In Blackmore v. Powell, (— Cal.Rptr.3d —, 2007 WL 1475280, Cal.App. 2 Dist., May 22, 2007), a California Court of Appeal considered the issue of whether the grant of an easement violated the Map Act where two landowners’ predecessor in title gave an adjoining landowner’s predecessor in title the right to park automobiles and build a garage on the easement. The Court of Appeal held that the grant of the easement did not give the adjoining landowner a possessory or ownership interest in the property which is subject to the easement and, therefore, did not violate the Map Act.
In 1979, Richard Hunt executed a deed which granted an easement to the owners of an adjacent parcel of land, Thomas and Barbara Young, for “parking and garage purposes.” In 1998, Donna Lisa Powell and Susan Dianna Schmitter purchased Hunt’s property. Powell and Schmitter were aware of the easement when they purchased the property. In 2003, Barry Blackmore purchased the Youngs’ property and subsequently obtained a building permit from the City of Glendale to build a two-car garage on the easement. The proposed garage would only cover about 11 percent of the easement.
In 2004, Blackmore filed a complaint alleging that Powell and Schmitter were preventing him from building the garage. Powell and Schmitter contended that, although Blackmore had the right to park vehicles on the easement, he did not have the right to build a garage on the easement. They argued that construing the easement to give Blackmore the right to build a garage would violate the Map Act. The trial court concluded the easement deed authorized Blackmore to build a garage on the easement and gave him the exclusive right to use the garage. The court further concluded that Blackmore’s exclusive use of the garage on the easement did not constitute a subdivision within the meaning of the Map Act. Powell and Schmitter appealed the trial court’s decision.
The Court of Appeal held that the grant of the easement did not violate the Map Act. “Generally, easements are distinguished from estates in land such as ownership in fee, tenancy in common, joint tenancy, and leaseholds, which are forms of possession of land.” “An easement gives a nonpossessory and restricted right to a specific use or activity upon another’s property, which right must be less than the right of ownership.” Powell and Schmitter retain every incident of ownership that is not inconsistent with Blackmore’s easement and the enjoyment of his easement. They may not use their property in a way that obstructs Blackmore’s normal use of his easement.
The court concluded that the lower court properly found that the express language of the deed authorized Blackmore to build a garage and that Blackmore is entitled to exclusive use of the garage. It recognized that an “exclusive easement” constitutes “an unusual interest in land” because it almost amounts to a conveyance of an absolute fee interest in the land. Accordingly, a court will not find an exclusive easement to exist unless there is a clear intention on the grantor to grant an exclusive easement. Here, the grantor expressed such clear intent.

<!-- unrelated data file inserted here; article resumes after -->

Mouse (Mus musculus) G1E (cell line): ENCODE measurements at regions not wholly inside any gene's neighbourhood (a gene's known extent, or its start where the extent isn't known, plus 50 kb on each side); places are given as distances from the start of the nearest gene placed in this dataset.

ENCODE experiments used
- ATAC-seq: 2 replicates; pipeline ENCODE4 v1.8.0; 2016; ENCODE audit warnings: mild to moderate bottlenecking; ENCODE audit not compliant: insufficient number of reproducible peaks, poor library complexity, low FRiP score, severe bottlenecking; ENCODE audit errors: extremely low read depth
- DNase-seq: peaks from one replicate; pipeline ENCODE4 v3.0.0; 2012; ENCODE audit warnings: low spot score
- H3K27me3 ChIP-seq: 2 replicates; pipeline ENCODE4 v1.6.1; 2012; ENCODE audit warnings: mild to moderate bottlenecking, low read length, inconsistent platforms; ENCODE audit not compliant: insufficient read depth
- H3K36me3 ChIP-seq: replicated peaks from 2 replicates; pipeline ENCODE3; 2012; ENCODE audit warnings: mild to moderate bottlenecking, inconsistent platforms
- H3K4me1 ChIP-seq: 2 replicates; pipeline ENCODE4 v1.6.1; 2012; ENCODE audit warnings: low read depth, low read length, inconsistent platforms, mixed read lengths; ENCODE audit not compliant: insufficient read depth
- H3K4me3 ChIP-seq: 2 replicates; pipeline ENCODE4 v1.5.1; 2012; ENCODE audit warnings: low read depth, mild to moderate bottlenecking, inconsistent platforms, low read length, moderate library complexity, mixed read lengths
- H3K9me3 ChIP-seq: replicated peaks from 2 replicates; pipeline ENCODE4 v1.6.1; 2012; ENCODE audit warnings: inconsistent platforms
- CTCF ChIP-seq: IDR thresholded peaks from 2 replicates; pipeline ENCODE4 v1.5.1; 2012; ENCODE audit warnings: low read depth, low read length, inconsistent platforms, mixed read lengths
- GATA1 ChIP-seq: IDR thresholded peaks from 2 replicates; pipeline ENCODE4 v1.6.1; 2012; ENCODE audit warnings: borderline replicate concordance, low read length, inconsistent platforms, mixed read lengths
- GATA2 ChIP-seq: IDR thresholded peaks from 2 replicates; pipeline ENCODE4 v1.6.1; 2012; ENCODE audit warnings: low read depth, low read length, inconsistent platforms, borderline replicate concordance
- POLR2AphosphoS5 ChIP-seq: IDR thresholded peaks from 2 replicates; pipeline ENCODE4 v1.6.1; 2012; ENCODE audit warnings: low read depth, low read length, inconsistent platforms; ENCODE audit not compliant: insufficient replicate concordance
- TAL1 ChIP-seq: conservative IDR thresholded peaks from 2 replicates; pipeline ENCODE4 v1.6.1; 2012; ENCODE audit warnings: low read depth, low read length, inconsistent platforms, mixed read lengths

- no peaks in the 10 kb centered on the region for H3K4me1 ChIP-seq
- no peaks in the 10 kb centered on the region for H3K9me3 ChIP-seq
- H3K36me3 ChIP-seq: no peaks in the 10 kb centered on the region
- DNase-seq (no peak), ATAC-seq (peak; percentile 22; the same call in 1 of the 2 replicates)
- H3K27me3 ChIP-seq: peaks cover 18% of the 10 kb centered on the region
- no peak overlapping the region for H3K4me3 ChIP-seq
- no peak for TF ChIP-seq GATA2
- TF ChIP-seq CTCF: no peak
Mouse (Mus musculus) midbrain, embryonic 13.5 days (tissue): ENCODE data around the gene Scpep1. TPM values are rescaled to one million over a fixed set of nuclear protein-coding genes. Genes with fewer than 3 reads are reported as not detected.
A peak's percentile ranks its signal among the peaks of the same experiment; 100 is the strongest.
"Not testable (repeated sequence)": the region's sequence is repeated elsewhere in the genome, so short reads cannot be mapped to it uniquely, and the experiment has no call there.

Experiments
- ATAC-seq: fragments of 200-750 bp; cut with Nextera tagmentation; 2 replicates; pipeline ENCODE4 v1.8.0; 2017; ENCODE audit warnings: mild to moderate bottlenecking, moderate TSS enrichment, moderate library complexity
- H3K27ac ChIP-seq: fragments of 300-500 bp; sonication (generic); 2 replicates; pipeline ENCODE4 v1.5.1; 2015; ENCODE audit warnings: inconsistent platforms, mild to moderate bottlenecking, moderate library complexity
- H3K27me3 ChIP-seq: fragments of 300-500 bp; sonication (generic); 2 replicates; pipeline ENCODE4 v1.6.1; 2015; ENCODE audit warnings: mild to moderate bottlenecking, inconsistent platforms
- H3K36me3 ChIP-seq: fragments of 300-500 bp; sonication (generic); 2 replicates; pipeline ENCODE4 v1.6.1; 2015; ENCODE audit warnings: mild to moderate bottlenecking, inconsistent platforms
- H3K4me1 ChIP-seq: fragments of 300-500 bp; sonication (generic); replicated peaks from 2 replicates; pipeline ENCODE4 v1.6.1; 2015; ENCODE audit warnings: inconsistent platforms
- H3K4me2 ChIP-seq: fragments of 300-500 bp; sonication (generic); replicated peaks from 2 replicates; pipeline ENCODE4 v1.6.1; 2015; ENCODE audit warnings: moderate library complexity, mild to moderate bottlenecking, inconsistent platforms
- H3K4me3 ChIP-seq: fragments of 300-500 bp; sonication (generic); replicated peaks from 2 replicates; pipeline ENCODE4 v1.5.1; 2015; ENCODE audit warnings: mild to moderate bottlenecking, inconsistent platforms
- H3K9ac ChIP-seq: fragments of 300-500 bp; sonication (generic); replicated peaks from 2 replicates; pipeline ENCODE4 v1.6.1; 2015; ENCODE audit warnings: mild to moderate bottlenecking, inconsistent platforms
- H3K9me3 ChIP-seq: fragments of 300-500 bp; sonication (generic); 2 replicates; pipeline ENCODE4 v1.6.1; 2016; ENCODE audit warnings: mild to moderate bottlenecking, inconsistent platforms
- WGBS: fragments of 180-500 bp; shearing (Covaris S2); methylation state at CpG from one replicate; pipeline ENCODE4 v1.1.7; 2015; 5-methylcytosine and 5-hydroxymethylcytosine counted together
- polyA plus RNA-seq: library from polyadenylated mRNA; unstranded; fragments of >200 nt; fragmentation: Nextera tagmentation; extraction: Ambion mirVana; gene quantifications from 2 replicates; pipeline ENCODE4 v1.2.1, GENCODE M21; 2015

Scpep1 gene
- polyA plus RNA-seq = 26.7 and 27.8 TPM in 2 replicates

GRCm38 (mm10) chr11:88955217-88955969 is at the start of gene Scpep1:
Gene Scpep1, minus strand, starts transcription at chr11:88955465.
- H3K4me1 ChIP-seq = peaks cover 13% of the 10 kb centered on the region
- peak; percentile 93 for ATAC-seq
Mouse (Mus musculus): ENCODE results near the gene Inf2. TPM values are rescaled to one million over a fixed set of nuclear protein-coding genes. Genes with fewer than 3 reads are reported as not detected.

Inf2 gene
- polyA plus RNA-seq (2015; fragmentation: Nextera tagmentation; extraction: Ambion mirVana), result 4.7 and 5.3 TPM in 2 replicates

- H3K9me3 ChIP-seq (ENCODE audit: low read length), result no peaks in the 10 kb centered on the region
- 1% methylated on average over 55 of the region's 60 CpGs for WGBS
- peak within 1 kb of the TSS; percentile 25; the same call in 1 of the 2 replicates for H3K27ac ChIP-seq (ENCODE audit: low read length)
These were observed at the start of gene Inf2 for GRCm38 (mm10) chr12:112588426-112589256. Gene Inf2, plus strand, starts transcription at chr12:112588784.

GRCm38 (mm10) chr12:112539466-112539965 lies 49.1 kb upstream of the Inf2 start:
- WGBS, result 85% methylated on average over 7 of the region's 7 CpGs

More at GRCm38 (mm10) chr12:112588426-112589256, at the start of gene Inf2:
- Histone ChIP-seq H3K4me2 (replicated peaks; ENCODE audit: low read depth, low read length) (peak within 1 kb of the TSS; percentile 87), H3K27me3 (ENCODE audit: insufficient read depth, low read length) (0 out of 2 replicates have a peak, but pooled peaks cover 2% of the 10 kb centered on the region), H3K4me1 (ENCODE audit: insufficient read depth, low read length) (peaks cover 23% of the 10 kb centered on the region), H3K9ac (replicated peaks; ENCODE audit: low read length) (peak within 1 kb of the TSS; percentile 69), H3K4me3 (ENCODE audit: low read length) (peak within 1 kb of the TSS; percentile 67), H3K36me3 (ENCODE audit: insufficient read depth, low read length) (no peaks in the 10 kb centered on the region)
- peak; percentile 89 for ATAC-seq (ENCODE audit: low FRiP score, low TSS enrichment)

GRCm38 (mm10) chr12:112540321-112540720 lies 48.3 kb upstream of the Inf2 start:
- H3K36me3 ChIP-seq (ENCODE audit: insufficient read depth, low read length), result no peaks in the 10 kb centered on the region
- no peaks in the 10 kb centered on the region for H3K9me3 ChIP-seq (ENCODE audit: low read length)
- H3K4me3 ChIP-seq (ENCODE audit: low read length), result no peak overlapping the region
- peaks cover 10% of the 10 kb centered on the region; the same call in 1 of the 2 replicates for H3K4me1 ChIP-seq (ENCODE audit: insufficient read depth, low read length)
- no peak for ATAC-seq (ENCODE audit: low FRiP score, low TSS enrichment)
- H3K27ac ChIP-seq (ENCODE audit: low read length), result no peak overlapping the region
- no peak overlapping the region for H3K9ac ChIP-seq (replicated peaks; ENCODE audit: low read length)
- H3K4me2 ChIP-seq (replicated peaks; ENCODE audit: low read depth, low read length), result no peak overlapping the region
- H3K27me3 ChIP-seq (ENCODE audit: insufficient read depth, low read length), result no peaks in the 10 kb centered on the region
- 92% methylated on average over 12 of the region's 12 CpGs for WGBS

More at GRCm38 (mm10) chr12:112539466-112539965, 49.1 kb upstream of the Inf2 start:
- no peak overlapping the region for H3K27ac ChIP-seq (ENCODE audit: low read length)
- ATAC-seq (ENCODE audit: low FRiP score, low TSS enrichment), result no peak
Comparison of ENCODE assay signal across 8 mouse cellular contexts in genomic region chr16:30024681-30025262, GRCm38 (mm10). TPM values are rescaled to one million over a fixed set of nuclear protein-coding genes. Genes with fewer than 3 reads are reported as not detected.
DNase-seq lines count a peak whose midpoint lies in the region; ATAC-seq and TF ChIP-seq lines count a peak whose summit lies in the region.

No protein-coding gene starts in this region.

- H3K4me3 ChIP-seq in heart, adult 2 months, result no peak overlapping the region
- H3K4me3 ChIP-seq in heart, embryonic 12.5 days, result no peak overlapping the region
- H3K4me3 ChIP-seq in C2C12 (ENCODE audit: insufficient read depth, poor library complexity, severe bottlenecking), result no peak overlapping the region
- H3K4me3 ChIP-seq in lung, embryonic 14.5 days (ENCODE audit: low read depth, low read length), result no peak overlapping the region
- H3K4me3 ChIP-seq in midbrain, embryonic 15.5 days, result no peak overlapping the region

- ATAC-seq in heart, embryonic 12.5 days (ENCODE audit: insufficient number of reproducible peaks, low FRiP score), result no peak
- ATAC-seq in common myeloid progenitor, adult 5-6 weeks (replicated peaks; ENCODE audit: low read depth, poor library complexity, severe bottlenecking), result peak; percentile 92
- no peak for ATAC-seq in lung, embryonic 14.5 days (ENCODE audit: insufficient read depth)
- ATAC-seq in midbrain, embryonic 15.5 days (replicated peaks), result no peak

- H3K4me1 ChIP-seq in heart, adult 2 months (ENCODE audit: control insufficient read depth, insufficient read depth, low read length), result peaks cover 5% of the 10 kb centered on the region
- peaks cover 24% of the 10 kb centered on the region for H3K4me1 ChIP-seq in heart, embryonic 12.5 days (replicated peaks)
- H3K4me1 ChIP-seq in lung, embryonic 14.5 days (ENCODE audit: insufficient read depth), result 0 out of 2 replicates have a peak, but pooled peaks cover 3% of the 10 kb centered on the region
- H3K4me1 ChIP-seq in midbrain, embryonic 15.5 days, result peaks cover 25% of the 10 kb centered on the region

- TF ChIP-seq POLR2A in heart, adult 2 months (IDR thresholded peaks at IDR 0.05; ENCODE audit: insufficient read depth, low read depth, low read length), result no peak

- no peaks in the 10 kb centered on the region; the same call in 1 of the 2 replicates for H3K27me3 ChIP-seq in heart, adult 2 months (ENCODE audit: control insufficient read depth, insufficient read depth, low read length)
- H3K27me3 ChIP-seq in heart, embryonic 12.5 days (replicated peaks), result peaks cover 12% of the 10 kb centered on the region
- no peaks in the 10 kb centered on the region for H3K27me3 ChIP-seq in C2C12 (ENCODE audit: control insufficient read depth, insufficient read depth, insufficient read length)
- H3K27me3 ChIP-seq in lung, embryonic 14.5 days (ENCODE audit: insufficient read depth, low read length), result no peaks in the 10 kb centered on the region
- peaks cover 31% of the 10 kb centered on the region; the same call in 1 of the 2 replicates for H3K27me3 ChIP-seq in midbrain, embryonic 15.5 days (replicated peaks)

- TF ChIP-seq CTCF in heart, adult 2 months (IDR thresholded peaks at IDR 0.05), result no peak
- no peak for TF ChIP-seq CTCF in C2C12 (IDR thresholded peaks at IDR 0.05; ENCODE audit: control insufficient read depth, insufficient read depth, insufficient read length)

If a grantor grants unlimited use of a parcel on land, the grant would be a conveyance of ownership in fee. However, “an easement incorporating a right of exclusive use may fall short of ownership in fee when the easement is restricted in scope.” Here, the court found that the grant of the easement “does not rise to fee ownership because (1) the rights accorded respondent under the 1979 deed are circumscribed, and (2) the award of exclusive control over the garage — which will occupy only a small portion of the easement — is intended solely to protect these restricted rights.”
The court rejected Powell’s and Schmitter’s argument that the right to erect and maintain a permanent structure such as the garage is inconsistent with an easement which is both created and held by private individuals. Civil Code section 801 does not list permanent structures within its 18 categories of easements. However, section 801’s list is not exhaustive and “numerous California courts have concluded that a ‘private’ easement – that is an easement created and held by private parties – may encompass the right to maintain or use a permanent structure.”
The court held that the easement at issue here does not violate the Map Act. The Map Act governs the subdivision of real property and is designed “to encourage orderly community development, to prevent undue burdens on the public, and to protect individual real estate buyers.” By the plain language of the Act, it encompasses “the division of real property into units that constitute possessory interest in land, including leaseholds, but not the creation of the private easement at issue here.” The grant of the easement “does not divide or sever the property into distinguishable possessory estates or interest,” but instead merely grants Blackmore the right to use a portion of Powell’s and Schmitter’s land in a restricted manner. Because no ownership interest in the land was transferred by the deed granting the easement, the “1979 deed did not create a subdivision within the meaning of the Map Act.”
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